A phylogenetic tree drawn from the alignment of amino acid sequences of Class II and Class III Campylobacter phage Cas4-like proteins with a diverse selection of bacterial and archael Cas4 proteins is shown in Figure 2. The Campylobacter phages are found to cluster together based on their genome size such that Class II (170–190 kb) and Class III (110–150 kb) phages have their own branches. C. coli phages Cpt10 and vBCcoM-IBB_35 are also observed to cluster on their own sub-branch of the Class II lineage. A selection of Campylobacter spp. Cas4 proteins were included in the analysis in order to evaluate if the Campylobacter phage-encoded Cas4 protein originated within the bacterial genus. Analysis of aligned amino acid sequences shows that conservation between phage and bacterial Cas4 protein appears restricted to the conserved cysteine residues and nuclease domains found within the proteins.

FIGURE 2
www.frontiersin.org

Figure 2. Phylogenetic analysis of the Cas4 protein family related to the proteins encoded in class II and III Campylobacter bacteriophages using a neighbor-joining tree methodology (ClustalW2 alignment and FigTree v1.4.2.).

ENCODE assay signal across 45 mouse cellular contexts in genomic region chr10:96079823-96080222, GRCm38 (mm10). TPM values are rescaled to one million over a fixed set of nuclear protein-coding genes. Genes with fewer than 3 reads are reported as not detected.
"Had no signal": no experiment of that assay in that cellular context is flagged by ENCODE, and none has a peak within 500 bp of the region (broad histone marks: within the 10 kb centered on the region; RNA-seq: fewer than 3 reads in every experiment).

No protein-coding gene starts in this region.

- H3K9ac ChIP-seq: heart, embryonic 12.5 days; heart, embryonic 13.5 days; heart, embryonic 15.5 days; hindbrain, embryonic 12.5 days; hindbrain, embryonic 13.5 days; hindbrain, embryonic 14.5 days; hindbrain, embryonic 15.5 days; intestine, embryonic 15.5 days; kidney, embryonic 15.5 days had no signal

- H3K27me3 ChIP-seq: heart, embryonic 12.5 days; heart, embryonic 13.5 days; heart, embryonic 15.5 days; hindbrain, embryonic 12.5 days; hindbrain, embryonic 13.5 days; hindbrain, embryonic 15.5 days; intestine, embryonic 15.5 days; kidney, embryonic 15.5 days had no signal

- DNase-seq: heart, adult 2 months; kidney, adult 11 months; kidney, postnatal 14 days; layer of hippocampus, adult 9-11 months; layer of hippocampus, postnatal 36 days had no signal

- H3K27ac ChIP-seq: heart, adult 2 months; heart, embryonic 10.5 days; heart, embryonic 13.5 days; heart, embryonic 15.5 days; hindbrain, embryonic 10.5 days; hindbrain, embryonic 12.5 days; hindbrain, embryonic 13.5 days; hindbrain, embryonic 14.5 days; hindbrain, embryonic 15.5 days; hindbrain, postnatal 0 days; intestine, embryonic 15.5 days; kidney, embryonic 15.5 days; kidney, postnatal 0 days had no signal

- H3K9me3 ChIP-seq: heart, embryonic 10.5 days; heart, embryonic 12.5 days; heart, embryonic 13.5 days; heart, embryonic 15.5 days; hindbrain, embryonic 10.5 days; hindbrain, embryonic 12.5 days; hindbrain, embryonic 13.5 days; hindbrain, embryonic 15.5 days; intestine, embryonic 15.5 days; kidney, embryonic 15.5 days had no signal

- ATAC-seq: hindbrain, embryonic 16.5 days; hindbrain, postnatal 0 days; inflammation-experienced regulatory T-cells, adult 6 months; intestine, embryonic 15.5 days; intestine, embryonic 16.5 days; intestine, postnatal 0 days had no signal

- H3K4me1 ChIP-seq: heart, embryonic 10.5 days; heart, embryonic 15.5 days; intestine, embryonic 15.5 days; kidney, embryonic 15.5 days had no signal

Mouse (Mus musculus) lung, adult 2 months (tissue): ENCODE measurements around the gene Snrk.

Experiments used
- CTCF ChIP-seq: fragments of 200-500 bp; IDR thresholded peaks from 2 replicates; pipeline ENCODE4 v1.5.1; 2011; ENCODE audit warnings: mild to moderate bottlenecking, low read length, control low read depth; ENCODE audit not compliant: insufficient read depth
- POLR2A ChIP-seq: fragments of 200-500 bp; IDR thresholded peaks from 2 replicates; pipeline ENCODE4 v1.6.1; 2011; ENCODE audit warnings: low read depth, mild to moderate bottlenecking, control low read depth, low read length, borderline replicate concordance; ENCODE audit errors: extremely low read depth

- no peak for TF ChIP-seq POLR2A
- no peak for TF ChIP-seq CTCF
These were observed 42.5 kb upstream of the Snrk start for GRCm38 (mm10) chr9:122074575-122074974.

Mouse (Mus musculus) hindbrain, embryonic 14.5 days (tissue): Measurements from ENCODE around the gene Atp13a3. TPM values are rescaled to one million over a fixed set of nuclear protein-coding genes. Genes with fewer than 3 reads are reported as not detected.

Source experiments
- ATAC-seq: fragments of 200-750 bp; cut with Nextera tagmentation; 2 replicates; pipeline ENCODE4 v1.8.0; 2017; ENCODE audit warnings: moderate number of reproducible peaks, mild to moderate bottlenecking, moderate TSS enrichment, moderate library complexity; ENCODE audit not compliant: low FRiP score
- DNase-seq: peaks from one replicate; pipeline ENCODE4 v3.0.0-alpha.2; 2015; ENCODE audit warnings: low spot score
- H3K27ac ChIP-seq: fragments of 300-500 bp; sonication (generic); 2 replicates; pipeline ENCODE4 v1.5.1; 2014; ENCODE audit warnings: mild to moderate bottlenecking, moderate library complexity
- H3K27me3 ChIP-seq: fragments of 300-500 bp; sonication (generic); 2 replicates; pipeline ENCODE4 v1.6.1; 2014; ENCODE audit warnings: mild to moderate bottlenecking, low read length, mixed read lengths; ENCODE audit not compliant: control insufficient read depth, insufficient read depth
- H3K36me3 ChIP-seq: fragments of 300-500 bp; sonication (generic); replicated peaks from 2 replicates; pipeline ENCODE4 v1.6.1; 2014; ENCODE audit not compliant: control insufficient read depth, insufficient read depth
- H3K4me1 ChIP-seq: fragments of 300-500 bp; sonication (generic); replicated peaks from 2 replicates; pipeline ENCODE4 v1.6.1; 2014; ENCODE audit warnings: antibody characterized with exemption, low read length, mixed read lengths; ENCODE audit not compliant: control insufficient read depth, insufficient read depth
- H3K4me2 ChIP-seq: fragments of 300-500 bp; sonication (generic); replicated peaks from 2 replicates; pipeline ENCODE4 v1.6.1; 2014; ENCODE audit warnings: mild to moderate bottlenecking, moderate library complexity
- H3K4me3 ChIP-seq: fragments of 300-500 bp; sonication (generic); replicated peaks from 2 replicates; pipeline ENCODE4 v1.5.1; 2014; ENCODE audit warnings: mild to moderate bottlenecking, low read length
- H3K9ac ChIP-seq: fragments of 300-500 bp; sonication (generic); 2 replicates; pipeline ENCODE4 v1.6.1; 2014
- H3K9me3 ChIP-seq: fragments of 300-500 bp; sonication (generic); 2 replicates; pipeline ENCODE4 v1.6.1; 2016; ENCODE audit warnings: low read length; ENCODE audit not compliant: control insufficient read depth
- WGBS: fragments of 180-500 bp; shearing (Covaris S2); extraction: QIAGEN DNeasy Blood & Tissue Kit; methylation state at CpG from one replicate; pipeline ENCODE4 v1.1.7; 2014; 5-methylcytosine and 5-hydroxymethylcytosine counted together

KEY CONCEPT 2. Phage-encoded Cas4 nuclease
Cas4 proteins have a functional role in the protospacer acquisition of Type II-B CRISPR systems. An analogous role for a phage-encoded Cas4 could confer a phage activated CRISPR immunity and/or autoimmunity in host bacteria with alternative Type II CRISPR systems.

C. jejuni Spacer Acquisition

The unexpected finding of a Cas4-like protein in Campylobacter phages prompted us to analyze the CRISPR array of C. jejuni PT14 specifically during carrier state infections. Bioinformatic analysis of Cas4-like proteins of Class II and III Campylobacter phages showed they were conserved throughout, and the proteins all bore the hallmarks of Cas4 proteins. For the analysis two well characterized phages that were identified as encoding a Cas4-like protein (Class III Campylobacter phages CP8 and CP30A) were selected on the basis of their ability to establish carrier state cultures with C. jejuni PT14, and that the host CRISPR array did not already feature spacers directed at these phages (Siringan et al., 2014; Brathwaite et al., 2015). However, evidence suggests that it is possible to acquire spacer sequences directed at the genomes of the phages CP8 and CP30A since corresponding spacer DNA sequences have been noted in CRISPR arrays of C. jejuni genomes deposited in public databases (Pearson et al., 2015). Using these two phages it was possible to observe de novo spacer acquisition but the spacers consisted solely of host-derived sequences. In the absence of phages CP8 or CP30A no alterations were observed in the C. jejuni PT14 CRISPR array with the native self-derived spacers remaining fixed.

KEY CONCEPT 3. Activated self-spacer acquisition